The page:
The Chancellor has tried to dispel the perception that the Conservatives only care about the South with his latest proposals for the North.
I’ve been to Norway, one of the few countries in the West to have tried caps on deposits, to see what lessons we can learn.
George Osborne has opted-out of an EU directive on market rigging penalties to 'speed up' the process - but is he driven by self-interest?
The Queen has met the Chinese Premier Li Keqiang this morning, only two months after a human rights row between China and the UK.
Mr Li and his wife traveled to Windsor Castle as part of their three-day official visit to the UK.
Mr Li is in Britain for the return leg of a trade boosting link-up begun by David Cameron last year.
He will meet the Prime Minister in Downing Street later today.
But only two months ago, the two countries found themselves in a diplomatic row over human rights.
China was angered by a British Foreign Office document criticising its rights record and called off an official meeting in London at short notice.
BP will sign a deal worth around £11.8 billion ($20 billion) with China to supply its National Offshore Oil Corporation (CNOOC) with liquefied natural gas, Chief Executive Bob Dudley said.
"It is a 20-year supply agreement on LNG. It is a fair price for them and a fair price for us. It is a good bridge between the UK and China in terms of trade," Mr Dudley said.
A team of Chinese business bosses, led by the country's Premier Li Keqiang, are in Britain for the return leg of a trade boosting link-up begun by David Cameron last year.
The three-day visit is expected to yield business deals worth over £18 billion total.
Here are some of the deals:
- BP will sign a £5 billion deal to supply liquefied natural gas to China
- £120 million deal to reopen UK lamb and beef meat exports to China
- Nord Engine, a Chinese financial services group, will announce £150 million investment in UK and European small and medium tech businesses
- China’s largest private sector investment group, China Minsheng Investment Corporation, will announce a new European HQ in London with an investment of around $1.5 billion
- Royal Dutch Shell secured a new partnership with China's state-owned energy giant CNOOC
A team of Chinese business bosses, led by the country's prime minister, have flown into Britain. They are here for the return leg of a trade boosting link-up begun by David Cameron last year.
ITV News Business Editor Joel Hills reports on size of the deals being done and China's growing stake in British business:
The UK is overhauling its visa system to make it easier for Chinese tourists and businesses to visit the country, interior minister Theresa May said on Monday, marking the start of a visit by Chinese Premier Li Keqiang.
Mr Li has arrived in London three-day official visit which includes an audience with Queen Elizabeth and is aimed at putting aside a recent history of political tension and building closer trade and commercial ties.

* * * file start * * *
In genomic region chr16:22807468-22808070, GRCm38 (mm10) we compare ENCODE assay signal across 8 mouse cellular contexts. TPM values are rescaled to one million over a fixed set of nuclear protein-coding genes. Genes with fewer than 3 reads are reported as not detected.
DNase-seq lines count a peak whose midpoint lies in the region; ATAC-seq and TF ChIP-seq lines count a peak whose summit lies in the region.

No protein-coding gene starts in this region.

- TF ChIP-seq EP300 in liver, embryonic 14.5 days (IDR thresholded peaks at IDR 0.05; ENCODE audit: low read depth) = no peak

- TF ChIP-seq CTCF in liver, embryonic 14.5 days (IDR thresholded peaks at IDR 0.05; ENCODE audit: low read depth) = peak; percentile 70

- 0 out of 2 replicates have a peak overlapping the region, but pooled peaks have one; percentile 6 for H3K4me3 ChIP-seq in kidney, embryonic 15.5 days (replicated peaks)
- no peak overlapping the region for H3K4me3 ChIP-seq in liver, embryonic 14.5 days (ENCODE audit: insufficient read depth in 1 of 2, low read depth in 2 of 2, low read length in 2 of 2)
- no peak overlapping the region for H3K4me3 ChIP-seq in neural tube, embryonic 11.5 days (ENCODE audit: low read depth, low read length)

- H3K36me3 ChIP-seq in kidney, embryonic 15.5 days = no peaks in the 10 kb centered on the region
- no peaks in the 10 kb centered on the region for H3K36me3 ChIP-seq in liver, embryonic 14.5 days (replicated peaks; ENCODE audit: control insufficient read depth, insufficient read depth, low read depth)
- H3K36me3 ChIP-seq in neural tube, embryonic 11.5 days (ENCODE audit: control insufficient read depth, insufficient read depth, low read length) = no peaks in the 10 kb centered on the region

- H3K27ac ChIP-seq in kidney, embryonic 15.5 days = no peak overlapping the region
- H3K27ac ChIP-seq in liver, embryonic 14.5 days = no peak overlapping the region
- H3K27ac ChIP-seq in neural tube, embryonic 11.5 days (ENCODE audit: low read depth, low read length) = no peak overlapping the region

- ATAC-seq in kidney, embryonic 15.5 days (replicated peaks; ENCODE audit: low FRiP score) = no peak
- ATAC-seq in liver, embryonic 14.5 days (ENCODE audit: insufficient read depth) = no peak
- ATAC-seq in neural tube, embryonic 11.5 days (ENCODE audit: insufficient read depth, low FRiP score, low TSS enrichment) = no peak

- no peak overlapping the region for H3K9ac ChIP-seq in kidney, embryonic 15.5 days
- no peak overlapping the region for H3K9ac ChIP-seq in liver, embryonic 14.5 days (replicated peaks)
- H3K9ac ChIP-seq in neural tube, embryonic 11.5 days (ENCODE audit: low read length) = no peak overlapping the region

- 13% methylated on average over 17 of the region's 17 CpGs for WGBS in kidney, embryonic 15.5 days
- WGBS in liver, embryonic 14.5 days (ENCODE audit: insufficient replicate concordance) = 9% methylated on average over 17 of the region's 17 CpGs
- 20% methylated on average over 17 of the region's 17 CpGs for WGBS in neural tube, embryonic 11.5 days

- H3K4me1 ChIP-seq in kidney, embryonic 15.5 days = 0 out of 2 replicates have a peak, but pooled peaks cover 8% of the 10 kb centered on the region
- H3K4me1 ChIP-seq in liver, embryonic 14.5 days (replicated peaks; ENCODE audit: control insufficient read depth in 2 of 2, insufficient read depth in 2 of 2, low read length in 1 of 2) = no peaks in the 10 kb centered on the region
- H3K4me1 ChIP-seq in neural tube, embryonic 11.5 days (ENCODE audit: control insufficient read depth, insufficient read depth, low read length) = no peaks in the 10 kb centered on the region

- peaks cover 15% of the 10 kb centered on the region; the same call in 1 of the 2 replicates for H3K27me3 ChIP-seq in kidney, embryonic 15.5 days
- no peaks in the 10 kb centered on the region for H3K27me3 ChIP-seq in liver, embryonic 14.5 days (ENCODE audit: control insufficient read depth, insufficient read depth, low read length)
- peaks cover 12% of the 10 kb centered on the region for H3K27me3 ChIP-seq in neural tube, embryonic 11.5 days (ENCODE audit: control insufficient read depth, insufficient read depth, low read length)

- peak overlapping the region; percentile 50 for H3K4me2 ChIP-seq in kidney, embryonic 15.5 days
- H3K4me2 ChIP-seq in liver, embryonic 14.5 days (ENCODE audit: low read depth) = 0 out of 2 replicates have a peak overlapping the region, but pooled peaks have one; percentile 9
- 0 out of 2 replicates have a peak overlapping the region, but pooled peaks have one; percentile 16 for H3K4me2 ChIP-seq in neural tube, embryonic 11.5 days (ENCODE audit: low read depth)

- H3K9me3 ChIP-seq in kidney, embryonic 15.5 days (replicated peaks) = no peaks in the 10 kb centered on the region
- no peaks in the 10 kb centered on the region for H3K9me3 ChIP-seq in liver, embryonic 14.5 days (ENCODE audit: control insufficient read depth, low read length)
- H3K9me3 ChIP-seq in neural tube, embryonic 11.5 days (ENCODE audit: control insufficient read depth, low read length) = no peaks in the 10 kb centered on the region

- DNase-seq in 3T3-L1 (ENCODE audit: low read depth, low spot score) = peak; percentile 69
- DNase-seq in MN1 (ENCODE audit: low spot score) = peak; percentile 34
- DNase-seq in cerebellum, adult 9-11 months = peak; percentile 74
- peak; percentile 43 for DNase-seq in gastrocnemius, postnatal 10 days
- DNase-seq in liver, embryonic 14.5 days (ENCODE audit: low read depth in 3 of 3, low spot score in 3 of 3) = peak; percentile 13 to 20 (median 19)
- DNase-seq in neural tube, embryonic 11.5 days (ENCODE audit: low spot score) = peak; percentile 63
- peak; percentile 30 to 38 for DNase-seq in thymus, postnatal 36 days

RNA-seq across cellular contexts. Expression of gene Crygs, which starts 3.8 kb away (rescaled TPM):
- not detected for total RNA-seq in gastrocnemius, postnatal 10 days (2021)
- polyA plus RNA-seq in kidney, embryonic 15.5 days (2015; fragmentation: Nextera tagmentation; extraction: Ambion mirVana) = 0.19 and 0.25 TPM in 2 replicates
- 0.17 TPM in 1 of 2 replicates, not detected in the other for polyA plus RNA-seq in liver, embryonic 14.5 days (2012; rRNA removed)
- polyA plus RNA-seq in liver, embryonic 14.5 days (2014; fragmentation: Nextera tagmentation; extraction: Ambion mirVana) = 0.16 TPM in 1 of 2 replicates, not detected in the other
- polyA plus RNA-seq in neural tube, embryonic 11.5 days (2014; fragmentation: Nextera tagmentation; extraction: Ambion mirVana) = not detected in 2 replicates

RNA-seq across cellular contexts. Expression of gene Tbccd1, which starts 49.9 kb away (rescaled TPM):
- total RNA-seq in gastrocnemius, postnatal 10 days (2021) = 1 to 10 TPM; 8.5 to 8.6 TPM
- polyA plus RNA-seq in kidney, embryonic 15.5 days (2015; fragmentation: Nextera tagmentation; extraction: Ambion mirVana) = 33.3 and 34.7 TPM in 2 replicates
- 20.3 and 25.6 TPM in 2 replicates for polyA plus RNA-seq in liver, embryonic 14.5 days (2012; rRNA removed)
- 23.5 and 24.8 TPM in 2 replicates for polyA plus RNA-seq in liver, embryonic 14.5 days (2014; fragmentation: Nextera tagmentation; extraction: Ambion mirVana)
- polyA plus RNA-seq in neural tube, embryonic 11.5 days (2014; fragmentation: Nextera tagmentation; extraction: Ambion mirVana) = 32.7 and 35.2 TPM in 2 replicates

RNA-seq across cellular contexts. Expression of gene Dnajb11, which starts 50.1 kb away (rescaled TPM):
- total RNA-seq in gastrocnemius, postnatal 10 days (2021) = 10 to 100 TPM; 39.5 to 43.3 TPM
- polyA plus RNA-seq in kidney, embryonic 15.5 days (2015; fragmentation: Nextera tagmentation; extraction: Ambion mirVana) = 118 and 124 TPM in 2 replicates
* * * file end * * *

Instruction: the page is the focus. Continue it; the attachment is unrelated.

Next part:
Government officials keen to tap into the spending power of tourists from China's expanding middle class and encourage businesses from the world's second-largest economy to deal with Britain.
The Home Office announced a streamlined application process for Chinese visitors and a service to grant them visas within 24 hours.
All Chinese visitors to the UK will be offered a new streamlined visa service ensuring it is "easier than ever before" to see what the country has to offer.
A pilot scheme was launched last year for tour operators allowing them to work from a single form in processing UK visa applications, and the programme will now be extended to all visitors.
A new 24-hour visa service will also be launched to Chinese visitors in August, while 12 visa application centres are set to open across China in a bid to reduce waiting times for applicants.
"The number of Chinese people coming to Britain to visit and do business is soaring," Home Secretary Theresa May said.
"They already enjoy a first-rate visa service and these changes will ensure it is easier than ever before to visit the UK and see first-hand everything this great country has to offer."
The Chancellor George Osborne has tonight set out "radical" planning reforms designed to help build up to 200,000 new homes.
The controversial proposals, announced during his annual Mansion House speech, would see councils forced to pre-approve brownfield sites for housing developments.
Mr Osborne also said it was important that the Bank of England was able to act "independently of politics" and take action by itself with new legal powers, to help fix Britain's housing market.
These were expected to be in put place by the end of next May.
"I want to make sure that the Bank of England has all the weapons it needs to guard against risks in the housing market," the Chancellor said.
"I want to protect those who own homes, protect those who aspire to own a home, and protect the millions who suffer when boom turns to bust."
Labour's shadow chancellor Ed Balls said:
George Osborne is still failing to tackle the root cause of the housing crisis which is that we are not building enough homes to match rising demand.
Over the last few years Labour has repeatedly called for action on housing supply, but the Chancellor has failed to act.
Under this government housebuilding has reached the lowest peacetime levels since the 1920s.
You can't deal with the cost-of-living crisis and create a strong and balanced recovery without building more homes.
The Chancellor George Osborne has said ahead of his annual Mansion House speech:
I am acting against future risks in the housing market by today giving the Bank of England new powers to intervene and control the size of mortgages.